I strongly believe this is not a secret at all but just the harsh reality that each of us has to face:
how good we prepare for the competition itself
For me it’s all about taking advantage of every opportunity, you cannot focus your preparation only during a specific time of the year or only during the national team meetings. Your preparation must also be mental and constant, even outside of the dojo.
Now you may think “he must be crazy”, which is a little bit true, otherwise I wouldn’t practice iaido.
But what I really mean when I say that you need to train even outside of the dojo? I mean that I often find myself thinking about some kata, about some specific part of a kata, about how my body mentally reacts to some specific movement, or rather how mentally I think it reacts. Then, maybe in the dojo in front of the mirror, or by recording myself, I check if my mental sensation matches the physical result. As Alberto says, that is proprioperception, a very difficult word. On this topic it interesting to read again and again what Ishido sensei wrote in the book The Eyes of the Iaido Grading Panelist (Iaido Shinsa -in no Me) (link to the British Kendo Association website).
You can mentally prepare a kata, analyze it in all its parts, maybe try to mentally remember the mistakes that beginners make and try to mentally correct them on yourself. It is a good visualization exercise for me. I guess you are wondering: But when do you even do it?
I happen to think about kata before falling asleep, or since I regularly spend hours in the hospital for my checks, instead of spending all my time on some social network, I find myself watching iaido videos or thinking about a particular technique . This for me is part of the preparation.
Another very important point is to watch carefully some iaido videos, either your own to try to understand the errors and improve them but also those of the sensei’s to try to grasp their excellent points.
For example, watching a video of Kusama Sensei during the Kyoto Taikai in which he performs the 12 katas of Zen Nippon Kendo Ren Mei, you can see Morote tsuki: between the first cut and the tsuki he has a seme, a continuity of movement that would leave no way out to any opponent, a gem to look at, to study and to try to make our own, if we could ever do it at all. Or, as often happens to me, watch Morishima Sensei’s videos and try to understand how he manages to stay so straight and so low on his hips, or how he manages to move without seeming to even touch the ground, or the progression he has in nukitsuke and kirioroshi in Shoatto. Or look at the apparent ease of execution and fluency of the movements in the execution of the kata of Ishido sensei.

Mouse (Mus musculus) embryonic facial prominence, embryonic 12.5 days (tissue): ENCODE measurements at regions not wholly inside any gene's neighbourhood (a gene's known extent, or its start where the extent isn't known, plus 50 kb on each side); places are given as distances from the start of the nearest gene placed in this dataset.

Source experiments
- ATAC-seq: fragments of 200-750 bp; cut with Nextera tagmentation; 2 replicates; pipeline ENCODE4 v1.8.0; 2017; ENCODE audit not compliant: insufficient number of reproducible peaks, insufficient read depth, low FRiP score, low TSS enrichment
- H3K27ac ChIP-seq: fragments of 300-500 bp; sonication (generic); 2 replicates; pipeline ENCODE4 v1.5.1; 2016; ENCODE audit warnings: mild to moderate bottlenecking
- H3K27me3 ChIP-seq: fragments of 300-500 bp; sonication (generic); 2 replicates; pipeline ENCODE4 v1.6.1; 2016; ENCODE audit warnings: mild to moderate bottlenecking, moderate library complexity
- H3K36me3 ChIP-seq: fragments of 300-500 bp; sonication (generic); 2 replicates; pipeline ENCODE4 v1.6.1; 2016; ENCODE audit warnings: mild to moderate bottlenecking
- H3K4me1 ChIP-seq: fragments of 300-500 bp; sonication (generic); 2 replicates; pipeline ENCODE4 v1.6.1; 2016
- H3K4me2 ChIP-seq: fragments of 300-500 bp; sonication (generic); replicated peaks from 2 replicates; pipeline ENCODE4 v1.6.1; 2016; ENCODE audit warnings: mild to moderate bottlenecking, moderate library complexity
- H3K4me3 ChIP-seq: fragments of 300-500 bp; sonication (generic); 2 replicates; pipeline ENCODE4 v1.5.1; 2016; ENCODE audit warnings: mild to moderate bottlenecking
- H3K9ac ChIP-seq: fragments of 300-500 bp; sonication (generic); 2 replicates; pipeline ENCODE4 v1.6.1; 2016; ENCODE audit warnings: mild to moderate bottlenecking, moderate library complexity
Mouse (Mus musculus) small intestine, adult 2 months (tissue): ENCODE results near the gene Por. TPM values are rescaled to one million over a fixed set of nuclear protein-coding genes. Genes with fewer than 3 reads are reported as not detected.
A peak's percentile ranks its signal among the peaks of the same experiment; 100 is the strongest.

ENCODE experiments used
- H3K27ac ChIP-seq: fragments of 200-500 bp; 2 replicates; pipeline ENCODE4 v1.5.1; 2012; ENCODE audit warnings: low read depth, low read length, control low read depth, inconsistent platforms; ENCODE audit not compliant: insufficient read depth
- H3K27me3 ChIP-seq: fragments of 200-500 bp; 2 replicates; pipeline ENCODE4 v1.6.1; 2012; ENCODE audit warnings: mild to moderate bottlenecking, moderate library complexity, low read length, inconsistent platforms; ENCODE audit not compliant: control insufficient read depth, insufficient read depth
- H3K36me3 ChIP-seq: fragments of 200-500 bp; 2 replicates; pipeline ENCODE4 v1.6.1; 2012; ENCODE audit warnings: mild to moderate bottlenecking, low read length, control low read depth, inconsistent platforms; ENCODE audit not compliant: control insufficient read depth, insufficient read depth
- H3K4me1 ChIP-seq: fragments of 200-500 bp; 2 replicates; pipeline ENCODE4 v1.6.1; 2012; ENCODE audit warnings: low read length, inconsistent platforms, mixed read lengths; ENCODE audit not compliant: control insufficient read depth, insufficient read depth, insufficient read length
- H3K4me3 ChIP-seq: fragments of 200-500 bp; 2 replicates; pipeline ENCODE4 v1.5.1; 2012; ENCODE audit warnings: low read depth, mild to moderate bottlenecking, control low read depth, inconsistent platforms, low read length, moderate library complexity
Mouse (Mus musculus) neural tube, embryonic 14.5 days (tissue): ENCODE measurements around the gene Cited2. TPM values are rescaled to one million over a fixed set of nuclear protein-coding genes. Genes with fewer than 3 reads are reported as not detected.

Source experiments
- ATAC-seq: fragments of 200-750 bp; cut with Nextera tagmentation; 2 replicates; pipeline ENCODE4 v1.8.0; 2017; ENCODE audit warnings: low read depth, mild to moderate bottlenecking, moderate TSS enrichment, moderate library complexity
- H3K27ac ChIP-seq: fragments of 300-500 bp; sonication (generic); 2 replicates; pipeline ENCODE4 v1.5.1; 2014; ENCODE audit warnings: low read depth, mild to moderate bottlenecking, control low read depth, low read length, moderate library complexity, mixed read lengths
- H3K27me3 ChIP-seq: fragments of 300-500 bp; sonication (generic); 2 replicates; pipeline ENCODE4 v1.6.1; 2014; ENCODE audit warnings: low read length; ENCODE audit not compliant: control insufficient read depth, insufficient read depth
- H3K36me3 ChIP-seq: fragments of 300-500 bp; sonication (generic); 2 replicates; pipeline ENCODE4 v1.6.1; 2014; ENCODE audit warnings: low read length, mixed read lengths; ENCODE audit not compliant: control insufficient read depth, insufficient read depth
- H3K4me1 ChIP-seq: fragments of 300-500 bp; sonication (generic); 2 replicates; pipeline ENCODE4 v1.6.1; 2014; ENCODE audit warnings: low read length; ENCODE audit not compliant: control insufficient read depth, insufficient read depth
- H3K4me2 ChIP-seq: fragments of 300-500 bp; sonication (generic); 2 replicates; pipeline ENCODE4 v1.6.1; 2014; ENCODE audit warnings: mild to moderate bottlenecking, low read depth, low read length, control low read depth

All this is a fundamental part of preparation to me. Do you want to win? Then, as my sensei says “Hard work!” but don’t stop at the hours in the dojo, you must keep working outside the dojo too.
The principles of Zen Nippon Kendo Ren Mei say “improving as men along the way”. I don’t think you can get this just by working or thinking about it when you are inside the dojo.
Trivial isn’t it?
A fun story
I remember with a lot of pleasure one evening at my house with Furuichi sensei and some of his students: we spent some time watching the recording of my 2007 European final in Paris where I won against Belgian Doumoulin. After looking at me, the sensei gave me indications on everything that could be improved, comments that are priceless, also because they were made in front of the PC with a glass of Sake in hand and lots of laughs.
The psychological aspect
This turns to be a very important point and in common with psychology too. However, it is necessary to bring attention to something: I believe it is essential to prepare yourself with seriousness, perseverance and motivation not only within the dojo but also in our daily life. However, we must pay attention to the mental attitude (the so-called Activation in sports psychology) with which a competition is perceived: I noticed that too much emotional and physical investment and an excessive overload of energy do not produce the desired effects. In fact, you risk arriving too loaded, without leaving room for creativity, pure passion, and you become unable to manage the unexpected or any disturbing feelings.
Instead, what is really important, which also follows the same pattern that occurs in psychotherapy, is the use of visualization and imaginative practices. The brain areas are activated equally when we imagine doing something, an action, a movement or when we feel a certain emotion. For this reason, in fact, many professional athletes use this type of technique to mentally prepare for a competition, because the body learns and gets used to certain movements already within our mind.
So imagining to practice katas, or to be in the moment of the competition, helps our body to feel and become familiar with the whole situation and, if well trained, can help to better manage all the feelings that will inevitably emerge in the real moment.